First Femoropopliteal Bypass for a Critical Limb Ischemia: The Saga of Joy and Sorrow : Indian Journal of Vascular and Endovascular Surgery

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First Femoropopliteal Bypass for a Critical Limb Ischemia

The Saga of Joy and Sorrow

Singh, Devender; Praveena, Madavan; Aryala, Shalini

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Indian Journal of Vascular and Endovascular Surgery 9(5):p 391-392, Oct–Dec 2022. | DOI: 10.4103/ijves.ijves_106_22
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First femoropopliteal bypass for a critical limb ischemia: The saga of joy and sorrow.

In spite of revolutionary development in the endovascular techniques for treating peripheral arterial diseases, femoropopliteal bypass using a vein graft still continues to be the dependable procedure for limb salvage. The first femoropopliteal bypass was performed by Jean Kunlin, on June 3, 1948, using saphenous vein in a 54-year-old man who was experiencing ischemic rest pain and gangrene of 3-month duration. The celebration of this successful landmark procedure almost resembles the script of a drama full of emotions with high and low moments.

Jean Kunlin (1904–1991) [Figure 1] was born in Schiltigheim, near Strasbourg. He studied medicine, interned, and worked in the experimental surgery laboratory at Mount Saint Martin's Hospital in Strasbourg under Rene Leriche.[1] Working with Leriche, he grew his interest in vascular surgery as one of the most loyal pupils of his teacher and worked with him till Leriche's death except between 1938 and 1942.[2] He was a very modest person and worshipped Leriche like a father and would not venture into a new technique without his approval. Kunlin had spent considerable time developing a technique to bypass long arterial occlusion with an autologous vein and had almost perfected it in his experimental laboratory. However, he could not convince his mentor, Leriche to use this in a suitable patient and continued to follow that surgical diseases are not an aberration of local anatomy, but a result of the alteration of normal physiology.

Figure 1:
Jean Kunlin

In 1948, a patient was admitted to the American hospital, under the care of Leriche, with ischemic rest pain and gangrene of 3-month duration, had undergone a first toe amputation, which did not heal. The skin further necrosed and then spread to the dorsum of the foot. The patient had undergone a lumbar sympathectomy and arterectomy of the thrombosed superficial femoral artery, which was the treatment of the day, as suggested by Leriche, Kunlin's mentor. The rationale for arterectomy was to stop the vasomotor response caused by the occluded arterial segment resulting in vasoconstriction of the collateral vessels, which further impaired the circulation.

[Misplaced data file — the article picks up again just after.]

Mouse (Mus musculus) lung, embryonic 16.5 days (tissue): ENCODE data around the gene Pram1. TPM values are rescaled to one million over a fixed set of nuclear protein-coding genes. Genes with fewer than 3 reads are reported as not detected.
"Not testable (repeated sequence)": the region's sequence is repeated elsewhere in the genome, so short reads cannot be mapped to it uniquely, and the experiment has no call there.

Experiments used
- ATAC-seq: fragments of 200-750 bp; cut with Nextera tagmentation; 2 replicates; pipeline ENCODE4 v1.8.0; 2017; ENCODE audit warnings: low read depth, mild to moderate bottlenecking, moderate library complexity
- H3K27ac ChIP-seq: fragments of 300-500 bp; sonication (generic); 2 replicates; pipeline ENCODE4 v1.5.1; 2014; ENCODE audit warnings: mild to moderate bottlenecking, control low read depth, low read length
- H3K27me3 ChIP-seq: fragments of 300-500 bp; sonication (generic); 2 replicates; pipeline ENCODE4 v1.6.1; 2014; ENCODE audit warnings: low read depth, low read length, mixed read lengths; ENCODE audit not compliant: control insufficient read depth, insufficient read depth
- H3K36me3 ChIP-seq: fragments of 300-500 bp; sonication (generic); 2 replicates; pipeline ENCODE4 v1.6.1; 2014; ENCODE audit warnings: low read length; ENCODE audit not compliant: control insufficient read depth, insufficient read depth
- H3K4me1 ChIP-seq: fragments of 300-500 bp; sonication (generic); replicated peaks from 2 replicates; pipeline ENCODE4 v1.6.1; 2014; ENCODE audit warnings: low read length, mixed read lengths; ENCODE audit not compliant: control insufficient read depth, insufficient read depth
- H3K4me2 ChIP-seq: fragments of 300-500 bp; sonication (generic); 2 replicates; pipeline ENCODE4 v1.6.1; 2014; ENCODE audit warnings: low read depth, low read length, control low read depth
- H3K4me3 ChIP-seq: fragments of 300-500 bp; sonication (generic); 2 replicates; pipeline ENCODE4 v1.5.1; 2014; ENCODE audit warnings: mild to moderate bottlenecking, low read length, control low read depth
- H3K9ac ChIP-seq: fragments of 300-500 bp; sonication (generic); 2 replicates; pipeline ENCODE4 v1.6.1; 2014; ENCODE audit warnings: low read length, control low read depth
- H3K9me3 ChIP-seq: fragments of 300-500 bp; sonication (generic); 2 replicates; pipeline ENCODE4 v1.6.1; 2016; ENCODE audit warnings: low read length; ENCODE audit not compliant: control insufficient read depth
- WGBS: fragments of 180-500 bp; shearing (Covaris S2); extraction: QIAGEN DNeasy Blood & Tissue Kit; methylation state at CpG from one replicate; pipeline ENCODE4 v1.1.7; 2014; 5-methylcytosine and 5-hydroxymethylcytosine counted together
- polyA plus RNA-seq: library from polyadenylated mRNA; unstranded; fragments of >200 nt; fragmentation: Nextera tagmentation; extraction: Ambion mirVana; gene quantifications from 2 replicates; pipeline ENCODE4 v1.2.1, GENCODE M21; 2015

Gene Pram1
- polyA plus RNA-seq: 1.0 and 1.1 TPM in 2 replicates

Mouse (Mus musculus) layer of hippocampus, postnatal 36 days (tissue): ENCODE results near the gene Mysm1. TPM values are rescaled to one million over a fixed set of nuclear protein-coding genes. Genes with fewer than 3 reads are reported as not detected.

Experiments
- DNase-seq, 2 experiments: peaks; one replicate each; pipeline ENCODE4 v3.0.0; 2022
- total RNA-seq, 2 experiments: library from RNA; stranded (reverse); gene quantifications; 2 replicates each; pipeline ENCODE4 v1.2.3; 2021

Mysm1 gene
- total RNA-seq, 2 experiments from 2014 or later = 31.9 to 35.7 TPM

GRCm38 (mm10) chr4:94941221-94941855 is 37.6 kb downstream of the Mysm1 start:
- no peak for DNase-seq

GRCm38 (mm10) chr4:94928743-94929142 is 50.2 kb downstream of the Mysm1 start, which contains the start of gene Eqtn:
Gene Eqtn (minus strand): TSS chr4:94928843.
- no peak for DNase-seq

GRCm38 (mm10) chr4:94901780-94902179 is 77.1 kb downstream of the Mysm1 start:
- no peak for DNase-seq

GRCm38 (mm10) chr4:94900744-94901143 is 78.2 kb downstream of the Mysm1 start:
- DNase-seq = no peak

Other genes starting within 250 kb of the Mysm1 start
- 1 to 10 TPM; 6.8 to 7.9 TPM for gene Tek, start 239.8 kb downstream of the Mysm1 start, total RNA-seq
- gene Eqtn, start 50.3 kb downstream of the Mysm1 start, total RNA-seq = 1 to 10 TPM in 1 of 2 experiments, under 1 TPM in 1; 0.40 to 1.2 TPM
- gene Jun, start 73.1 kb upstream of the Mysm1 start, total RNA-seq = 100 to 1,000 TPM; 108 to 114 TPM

An arteriography demonstrated the patient had a patent popliteal artery feeding a posterior tibial artery. Kunlin proposed a bypass around the occluded segment, but Leriche suggested continued medical treatment. At the end of May, Leriche left on a trip to Holland. During this time, the patient's condition continued to deteriorate, so he agreed to the proposed bypass rather than undergoing an amputation. On June 3rd, the first femoropopliteal bypass was done that involved an end-to-side anastomosis of the reversed saphenous vein to normal segments of arteries above and below the long occlusion [Figure 2]. Within 3 weeks of the bypass procedure, the patient's foot had healed. It was a joyful moment for the patient and the surgeon; however, he could not celebrate as the procedure was done against the wishes of his mentor. Interestingly, this patient underwent a contralateral bypass a few months later. He died a year later of a massive stroke.

Figure 2:
Sketch of the first bypass with a vein graft by Jean Kunlin